Ukraine ready to discuss adopting neutral status in Russia peace deal, Zelenskiy says

Ukraine ready to discuss adopting neutral status in Russia peace deal, Zelenskiy says

Zelenskiy was speaking to Russian journalists via video chat for 90 minutes, an interview that Moscow officials had cautioned Russian media not to publish on. Zelenskiy spoke entirely in Russian, as he has in prior addresses aimed at a Russian audience.

According to Zelenskiy, Russia’s invasion destroyed Russian-speaking cities in Ukraine, and the devastation was greater than the Russian conflicts in Chechnya.

“Security guarantees and neutrality, non-nuclear status of our state. We are ready to go for it. This is the most important point,” Zelenskiy said.

Zelenskiy said Ukraine refused to discuss certain other Russian demands, such as the demilitarisation of the country.

Speaking more than a month after Russia invaded Ukraine on February 24, Zelenskiy said no peace deal would be possible without a ceasefire and troop withdrawals.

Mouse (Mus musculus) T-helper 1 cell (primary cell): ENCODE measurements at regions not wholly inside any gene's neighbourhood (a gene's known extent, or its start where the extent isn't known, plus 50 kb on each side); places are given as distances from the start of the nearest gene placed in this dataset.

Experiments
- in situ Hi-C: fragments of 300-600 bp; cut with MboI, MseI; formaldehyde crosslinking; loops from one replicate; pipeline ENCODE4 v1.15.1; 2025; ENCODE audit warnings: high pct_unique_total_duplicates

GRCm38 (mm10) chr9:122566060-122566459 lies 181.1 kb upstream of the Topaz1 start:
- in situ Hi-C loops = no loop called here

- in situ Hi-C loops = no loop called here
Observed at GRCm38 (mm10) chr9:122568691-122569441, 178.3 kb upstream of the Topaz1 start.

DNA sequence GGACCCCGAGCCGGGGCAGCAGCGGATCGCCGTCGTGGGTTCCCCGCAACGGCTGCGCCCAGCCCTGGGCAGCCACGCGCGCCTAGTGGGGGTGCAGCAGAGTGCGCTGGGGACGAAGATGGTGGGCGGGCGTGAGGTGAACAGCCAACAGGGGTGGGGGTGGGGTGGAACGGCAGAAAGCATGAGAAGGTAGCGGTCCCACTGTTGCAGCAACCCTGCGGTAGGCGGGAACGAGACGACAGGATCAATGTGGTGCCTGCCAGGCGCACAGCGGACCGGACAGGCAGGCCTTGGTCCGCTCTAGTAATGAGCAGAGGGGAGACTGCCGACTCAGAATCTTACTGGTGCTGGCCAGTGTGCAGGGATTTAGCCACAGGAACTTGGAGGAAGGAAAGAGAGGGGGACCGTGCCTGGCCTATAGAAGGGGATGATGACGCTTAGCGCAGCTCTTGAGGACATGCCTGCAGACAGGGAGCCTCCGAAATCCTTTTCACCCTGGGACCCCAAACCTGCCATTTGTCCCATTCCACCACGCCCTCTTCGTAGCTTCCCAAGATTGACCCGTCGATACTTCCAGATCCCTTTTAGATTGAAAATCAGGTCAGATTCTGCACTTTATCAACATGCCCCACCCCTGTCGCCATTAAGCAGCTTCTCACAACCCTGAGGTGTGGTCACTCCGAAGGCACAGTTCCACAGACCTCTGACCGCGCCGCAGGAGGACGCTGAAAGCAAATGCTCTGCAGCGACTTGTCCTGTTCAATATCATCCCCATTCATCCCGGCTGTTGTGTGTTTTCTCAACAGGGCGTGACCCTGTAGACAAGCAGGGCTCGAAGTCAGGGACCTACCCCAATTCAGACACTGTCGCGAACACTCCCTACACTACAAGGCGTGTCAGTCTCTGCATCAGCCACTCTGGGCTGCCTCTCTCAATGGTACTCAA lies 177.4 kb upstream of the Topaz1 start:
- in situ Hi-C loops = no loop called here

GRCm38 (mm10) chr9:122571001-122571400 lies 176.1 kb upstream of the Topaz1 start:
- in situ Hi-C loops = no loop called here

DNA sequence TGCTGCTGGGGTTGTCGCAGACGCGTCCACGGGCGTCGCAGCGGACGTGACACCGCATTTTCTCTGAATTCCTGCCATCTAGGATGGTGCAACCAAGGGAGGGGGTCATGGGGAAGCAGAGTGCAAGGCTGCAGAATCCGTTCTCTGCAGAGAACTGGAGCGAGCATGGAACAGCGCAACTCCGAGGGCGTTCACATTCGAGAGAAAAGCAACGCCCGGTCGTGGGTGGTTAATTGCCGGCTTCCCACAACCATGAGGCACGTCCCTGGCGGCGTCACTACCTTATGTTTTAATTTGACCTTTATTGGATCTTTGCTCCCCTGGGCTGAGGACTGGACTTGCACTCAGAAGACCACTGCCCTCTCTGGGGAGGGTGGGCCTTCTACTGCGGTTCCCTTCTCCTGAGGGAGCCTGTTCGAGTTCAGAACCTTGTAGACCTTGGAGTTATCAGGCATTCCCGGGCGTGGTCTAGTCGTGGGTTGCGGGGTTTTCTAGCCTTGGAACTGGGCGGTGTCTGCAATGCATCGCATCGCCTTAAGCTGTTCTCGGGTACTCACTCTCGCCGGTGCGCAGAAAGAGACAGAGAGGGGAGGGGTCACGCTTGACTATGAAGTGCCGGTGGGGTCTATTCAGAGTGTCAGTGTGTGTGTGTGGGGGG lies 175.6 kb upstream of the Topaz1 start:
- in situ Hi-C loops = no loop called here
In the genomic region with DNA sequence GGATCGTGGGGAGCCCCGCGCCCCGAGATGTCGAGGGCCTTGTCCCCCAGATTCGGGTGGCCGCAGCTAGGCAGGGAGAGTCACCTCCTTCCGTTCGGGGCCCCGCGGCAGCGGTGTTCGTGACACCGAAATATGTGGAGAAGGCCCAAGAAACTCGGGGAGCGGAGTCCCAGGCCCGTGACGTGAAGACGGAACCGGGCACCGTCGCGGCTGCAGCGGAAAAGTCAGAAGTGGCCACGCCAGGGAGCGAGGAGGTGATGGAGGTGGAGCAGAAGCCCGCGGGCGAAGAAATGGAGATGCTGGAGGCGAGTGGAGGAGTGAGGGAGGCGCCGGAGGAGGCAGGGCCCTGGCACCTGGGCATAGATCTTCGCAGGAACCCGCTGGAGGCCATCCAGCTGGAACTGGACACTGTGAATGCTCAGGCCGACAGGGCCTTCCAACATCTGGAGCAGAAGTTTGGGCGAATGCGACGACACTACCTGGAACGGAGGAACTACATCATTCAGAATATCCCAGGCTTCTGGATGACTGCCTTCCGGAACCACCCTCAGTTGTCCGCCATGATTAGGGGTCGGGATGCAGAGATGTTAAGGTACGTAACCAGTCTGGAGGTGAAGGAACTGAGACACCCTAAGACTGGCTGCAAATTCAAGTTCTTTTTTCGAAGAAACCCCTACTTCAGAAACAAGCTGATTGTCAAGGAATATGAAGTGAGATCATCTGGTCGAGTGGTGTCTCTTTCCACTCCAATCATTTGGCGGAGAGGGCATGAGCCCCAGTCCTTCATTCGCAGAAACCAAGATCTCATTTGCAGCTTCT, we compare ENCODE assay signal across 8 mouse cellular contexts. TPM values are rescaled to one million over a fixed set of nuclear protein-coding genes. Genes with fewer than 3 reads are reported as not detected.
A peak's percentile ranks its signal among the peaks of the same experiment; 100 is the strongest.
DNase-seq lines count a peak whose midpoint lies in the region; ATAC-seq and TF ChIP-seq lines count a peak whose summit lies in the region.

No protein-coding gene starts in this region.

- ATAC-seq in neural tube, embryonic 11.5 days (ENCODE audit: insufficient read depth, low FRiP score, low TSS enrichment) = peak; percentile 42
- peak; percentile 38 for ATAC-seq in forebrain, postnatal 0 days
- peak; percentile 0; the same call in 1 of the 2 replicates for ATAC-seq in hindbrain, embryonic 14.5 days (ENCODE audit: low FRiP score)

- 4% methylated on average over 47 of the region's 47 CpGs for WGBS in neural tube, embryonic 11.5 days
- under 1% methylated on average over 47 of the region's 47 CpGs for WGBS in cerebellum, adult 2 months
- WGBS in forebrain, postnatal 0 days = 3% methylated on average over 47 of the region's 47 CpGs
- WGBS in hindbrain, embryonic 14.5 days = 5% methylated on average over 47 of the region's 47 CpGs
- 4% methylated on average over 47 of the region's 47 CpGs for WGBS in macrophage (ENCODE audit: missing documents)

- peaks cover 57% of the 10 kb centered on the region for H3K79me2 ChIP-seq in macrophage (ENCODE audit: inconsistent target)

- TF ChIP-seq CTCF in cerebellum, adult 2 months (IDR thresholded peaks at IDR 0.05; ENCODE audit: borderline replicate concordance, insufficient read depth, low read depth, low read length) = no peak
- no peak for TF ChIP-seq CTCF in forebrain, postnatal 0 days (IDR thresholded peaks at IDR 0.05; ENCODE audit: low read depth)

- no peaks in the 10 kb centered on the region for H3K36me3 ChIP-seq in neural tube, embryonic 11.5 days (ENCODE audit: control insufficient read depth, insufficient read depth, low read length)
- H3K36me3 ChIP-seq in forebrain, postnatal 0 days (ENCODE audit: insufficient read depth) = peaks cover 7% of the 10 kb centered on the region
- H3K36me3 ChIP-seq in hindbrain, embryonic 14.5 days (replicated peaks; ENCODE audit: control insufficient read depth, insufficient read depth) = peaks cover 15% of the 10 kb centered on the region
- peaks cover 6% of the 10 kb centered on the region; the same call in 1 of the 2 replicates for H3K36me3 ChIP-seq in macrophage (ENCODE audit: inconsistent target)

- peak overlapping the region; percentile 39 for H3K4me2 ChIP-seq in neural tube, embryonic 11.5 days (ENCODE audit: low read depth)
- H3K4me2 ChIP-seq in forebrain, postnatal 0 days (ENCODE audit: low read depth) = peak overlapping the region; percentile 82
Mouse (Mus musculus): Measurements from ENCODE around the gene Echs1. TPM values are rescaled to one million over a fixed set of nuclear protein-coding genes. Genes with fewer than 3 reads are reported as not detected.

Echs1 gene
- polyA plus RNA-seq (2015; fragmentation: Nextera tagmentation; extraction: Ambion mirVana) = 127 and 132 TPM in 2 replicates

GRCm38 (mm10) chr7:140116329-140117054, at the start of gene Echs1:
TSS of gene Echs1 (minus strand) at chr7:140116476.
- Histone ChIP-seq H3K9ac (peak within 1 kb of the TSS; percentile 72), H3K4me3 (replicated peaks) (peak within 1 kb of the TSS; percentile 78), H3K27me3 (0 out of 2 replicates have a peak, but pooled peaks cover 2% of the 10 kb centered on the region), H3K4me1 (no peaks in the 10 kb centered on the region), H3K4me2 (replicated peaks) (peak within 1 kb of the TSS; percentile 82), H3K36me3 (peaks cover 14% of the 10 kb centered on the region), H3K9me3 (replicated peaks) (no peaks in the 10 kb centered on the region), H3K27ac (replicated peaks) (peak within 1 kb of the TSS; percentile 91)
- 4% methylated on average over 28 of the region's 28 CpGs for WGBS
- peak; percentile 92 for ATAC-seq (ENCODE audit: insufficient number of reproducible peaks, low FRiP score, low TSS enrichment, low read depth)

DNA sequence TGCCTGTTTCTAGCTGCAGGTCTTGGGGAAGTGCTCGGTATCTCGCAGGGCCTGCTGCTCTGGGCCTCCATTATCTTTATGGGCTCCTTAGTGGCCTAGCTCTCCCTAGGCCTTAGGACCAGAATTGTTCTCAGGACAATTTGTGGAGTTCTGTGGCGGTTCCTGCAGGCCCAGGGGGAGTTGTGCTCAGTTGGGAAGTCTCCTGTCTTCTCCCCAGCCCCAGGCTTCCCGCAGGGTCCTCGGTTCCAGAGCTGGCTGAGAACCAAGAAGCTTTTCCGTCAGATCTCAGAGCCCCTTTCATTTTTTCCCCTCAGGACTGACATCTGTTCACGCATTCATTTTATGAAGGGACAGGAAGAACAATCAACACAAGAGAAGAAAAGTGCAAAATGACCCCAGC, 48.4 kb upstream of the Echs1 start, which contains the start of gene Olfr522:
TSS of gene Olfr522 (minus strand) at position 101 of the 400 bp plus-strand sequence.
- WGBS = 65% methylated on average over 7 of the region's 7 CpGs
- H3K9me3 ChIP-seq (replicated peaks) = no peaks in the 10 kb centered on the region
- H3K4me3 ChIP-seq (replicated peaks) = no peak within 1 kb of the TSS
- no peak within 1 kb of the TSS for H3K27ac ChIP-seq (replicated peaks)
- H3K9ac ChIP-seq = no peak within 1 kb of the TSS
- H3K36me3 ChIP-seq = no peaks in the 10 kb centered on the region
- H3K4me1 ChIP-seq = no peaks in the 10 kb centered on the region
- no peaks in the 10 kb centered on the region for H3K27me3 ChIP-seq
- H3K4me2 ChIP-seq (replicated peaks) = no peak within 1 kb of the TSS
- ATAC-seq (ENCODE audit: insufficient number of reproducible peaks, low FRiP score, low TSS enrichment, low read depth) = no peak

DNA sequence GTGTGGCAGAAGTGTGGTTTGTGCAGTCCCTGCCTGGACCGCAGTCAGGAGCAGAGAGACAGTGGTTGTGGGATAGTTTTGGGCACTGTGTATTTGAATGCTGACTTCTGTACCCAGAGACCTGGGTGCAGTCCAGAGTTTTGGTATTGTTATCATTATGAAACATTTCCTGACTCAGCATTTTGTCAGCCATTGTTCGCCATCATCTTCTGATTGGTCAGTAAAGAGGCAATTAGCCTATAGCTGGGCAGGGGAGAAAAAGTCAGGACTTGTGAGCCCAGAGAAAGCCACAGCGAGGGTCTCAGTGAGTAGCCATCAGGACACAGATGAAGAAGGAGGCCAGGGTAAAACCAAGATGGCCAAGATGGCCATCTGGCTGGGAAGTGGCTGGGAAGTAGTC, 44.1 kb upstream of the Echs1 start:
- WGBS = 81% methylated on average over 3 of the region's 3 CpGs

He ruled out trying to recapture all Russian-held territory by force, saying it would lead to a third world war, and said he wanted to reach a “compromise” over the eastern Donbass region, held by Russian-backed forces since 2014.

Russia says it is conducting a “special military operation” in Ukraine with the aim of demilitarising its neighbour. Ukraine and its Western allies call this a pretext for an unprovoked invasion.

‘HUMANITARIAN CATASTROPHE’

Zelenskiy focused on the fate of the eastern port city of Mariupol, under siege for weeks. Once a city of 400,000 people, it has undergone prolonged Russian bombardment.

“All entries and exits from the city of Mariupol are blocked,” Zelenskiy said. “The port is mined. A humanitarian catastrophe inside the city is unequivocal, because it is impossible to go there with food, medicine and water,” he said.

“I don’t even know who the Russian army has ever treated like this,” he said, adding that, compared to Russian wars in Chechnya, the volume of destruction “cannot be compared”.

Russia has denied targeting civilians in Ukraine. Russia and Ukraine have traded blame for a failure to open humanitarian corridors.

Zelenskiy pushed back against allegations from Moscow that Ukraine had curbed the rights of Russian speakers, saying it was Russia’s invasion that wiped Russian-speaking cities “off the face of the earth”.

He also dismissed as “a joke” allegations made by Russia that Ukraine had nuclear or chemical weapons.

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